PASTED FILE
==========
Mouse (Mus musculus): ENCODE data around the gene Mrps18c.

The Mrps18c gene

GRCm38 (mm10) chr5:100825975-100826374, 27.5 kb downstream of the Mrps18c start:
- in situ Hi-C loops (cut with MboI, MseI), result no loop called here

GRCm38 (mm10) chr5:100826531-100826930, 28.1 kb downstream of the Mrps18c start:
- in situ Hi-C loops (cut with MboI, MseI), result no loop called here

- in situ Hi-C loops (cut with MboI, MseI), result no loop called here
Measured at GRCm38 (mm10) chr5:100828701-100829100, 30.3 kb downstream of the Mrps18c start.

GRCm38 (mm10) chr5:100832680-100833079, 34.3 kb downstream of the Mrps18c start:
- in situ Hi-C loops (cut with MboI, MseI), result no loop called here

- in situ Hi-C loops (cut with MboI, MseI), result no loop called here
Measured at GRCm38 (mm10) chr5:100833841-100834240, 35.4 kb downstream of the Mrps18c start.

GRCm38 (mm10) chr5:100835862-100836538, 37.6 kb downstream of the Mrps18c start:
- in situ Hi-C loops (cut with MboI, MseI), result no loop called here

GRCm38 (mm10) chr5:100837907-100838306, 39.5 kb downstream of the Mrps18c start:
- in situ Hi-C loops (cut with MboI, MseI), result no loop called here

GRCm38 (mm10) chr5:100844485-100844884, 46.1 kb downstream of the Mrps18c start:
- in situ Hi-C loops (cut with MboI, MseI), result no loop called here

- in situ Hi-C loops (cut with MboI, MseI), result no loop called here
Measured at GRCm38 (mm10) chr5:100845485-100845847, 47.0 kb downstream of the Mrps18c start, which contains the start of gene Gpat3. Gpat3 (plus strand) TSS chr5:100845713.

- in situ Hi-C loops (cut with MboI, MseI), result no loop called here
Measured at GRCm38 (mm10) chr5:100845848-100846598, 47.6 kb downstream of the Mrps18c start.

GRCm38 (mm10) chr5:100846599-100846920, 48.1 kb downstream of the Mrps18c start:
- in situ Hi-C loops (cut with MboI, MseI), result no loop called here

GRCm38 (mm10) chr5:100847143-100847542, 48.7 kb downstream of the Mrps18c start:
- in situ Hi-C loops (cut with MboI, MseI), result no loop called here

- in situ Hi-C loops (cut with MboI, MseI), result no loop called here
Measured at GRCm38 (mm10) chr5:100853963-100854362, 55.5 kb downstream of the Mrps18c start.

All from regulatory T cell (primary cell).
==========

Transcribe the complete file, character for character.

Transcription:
Mouse (Mus musculus): ENCODE data around the gene Mrps18c.

The Mrps18c gene

GRCm38 (mm10) chr5:100825975-100826374, 27.5 kb downstream of the Mrps18c start:
- in situ Hi-C loops (cut with MboI, MseI), result no loop called here

GRCm38 (mm10) chr5:100826531-100826930, 28.1 kb downstream of the Mrps18c start:
- in situ Hi-C loops (cut with MboI, MseI), result no loop called here

- in situ Hi-C loops (cut with MboI, MseI), result no loop called here
Measured at GRCm38 (mm10) chr5:100828701-100829100, 30.3 kb downstream of the Mrps18c start.

GRCm38 (mm10) chr5:100832680-100833079, 34.3 kb downstream of the Mrps18c start:
- in situ Hi-C loops (cut with MboI, MseI), result no loop called here

- in situ Hi-C loops (cut with MboI, MseI), result no loop called here
Measured at GRCm38 (mm10) chr5:100833841-100834240, 35.4 kb downstream of the Mrps18c start.

GRCm38 (mm10) chr5:100835862-100836538, 37.6 kb downstream of the Mrps18c start:
- in situ Hi-C loops (cut with MboI, MseI), result no loop called here

GRCm38 (mm10) chr5:100837907-100838306, 39.5 kb downstream of the Mrps18c start:
- in situ Hi-C loops (cut with MboI, MseI), result no loop called here

GRCm38 (mm10) chr5:100844485-100844884, 46.1 kb downstream of the Mrps18c start:
- in situ Hi-C loops (cut with MboI, MseI), result no loop called here

- in situ Hi-C loops (cut with MboI, MseI), result no loop called here
Measured at GRCm38 (mm10) chr5:100845485-100845847, 47.0 kb downstream of the Mrps18c start, which contains the start of gene Gpat3. Gpat3 (plus strand) TSS chr5:100845713.

- in situ Hi-C loops (cut with MboI, MseI), result no loop called here
Measured at GRCm38 (mm10) chr5:100845848-100846598, 47.6 kb downstream of the Mrps18c start.

GRCm38 (mm10) chr5:100846599-100846920, 48.1 kb downstream of the Mrps18c start:
- in situ Hi-C loops (cut with MboI, MseI), result no loop called here

GRCm38 (mm10) chr5:100847143-100847542, 48.7 kb downstream of the Mrps18c start:
- in situ Hi-C loops (cut with MboI, MseI), result no loop called here

- in situ Hi-C loops (cut with MboI, MseI), result no loop called here
Measured at GRCm38 (mm10) chr5:100853963-100854362, 55.5 kb downstream of the Mrps18c start.

All from regulatory T cell (primary cell).